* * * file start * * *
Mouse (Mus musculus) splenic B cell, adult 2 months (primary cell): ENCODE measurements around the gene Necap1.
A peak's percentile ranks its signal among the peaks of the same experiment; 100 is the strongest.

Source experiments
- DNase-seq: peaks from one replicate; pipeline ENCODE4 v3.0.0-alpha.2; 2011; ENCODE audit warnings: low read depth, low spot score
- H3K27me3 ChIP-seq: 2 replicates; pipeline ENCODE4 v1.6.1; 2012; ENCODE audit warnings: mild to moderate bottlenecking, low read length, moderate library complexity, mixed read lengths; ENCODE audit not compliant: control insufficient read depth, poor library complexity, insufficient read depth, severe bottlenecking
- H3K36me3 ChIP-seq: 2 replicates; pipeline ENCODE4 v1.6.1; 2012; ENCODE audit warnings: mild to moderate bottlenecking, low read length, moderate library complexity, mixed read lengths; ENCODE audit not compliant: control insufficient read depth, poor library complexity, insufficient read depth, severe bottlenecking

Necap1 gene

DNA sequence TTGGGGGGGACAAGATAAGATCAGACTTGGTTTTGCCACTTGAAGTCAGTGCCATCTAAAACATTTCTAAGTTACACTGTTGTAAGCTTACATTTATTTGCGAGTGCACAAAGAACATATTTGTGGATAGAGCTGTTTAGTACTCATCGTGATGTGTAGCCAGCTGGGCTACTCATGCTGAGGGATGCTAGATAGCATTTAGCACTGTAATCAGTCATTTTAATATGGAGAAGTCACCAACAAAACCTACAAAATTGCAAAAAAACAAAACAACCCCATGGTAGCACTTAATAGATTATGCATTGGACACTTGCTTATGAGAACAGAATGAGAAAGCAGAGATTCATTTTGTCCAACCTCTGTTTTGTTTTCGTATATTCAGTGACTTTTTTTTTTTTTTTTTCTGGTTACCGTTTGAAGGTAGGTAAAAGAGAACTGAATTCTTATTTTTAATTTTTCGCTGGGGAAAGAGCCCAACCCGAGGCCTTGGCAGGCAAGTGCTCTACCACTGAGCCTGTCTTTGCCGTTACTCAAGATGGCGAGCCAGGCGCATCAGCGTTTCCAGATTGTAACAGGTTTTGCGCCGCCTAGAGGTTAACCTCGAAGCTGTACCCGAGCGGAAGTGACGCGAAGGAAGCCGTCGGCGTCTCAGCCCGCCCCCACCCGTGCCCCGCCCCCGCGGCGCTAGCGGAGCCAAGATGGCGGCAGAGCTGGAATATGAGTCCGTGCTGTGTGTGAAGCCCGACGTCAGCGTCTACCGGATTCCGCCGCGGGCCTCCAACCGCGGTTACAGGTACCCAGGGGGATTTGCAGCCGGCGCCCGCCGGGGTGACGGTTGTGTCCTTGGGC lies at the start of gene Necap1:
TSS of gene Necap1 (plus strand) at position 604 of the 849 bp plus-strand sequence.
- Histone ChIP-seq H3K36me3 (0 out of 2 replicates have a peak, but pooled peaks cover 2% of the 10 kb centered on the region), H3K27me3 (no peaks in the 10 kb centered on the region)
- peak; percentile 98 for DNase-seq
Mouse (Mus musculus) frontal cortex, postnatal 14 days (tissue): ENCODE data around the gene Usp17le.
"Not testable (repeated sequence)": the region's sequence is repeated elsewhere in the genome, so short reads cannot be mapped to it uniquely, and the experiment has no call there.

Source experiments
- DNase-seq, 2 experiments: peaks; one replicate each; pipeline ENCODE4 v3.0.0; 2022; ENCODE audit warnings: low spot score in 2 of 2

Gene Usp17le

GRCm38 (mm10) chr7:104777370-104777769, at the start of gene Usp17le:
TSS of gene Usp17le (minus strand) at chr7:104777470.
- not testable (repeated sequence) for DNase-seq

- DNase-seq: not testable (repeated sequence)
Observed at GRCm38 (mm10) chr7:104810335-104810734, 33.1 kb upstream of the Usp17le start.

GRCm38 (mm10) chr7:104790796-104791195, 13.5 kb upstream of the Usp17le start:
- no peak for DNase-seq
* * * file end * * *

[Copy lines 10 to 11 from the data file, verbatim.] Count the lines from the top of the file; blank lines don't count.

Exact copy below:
- Histone ChIP-seq H3K36me3 (0 out of 2 replicates have a peak, but pooled peaks cover 2% of the 10 kb centered on the region), H3K27me3 (no peaks in the 10 kb centered on the region)
- peak; percentile 98 for DNase-seq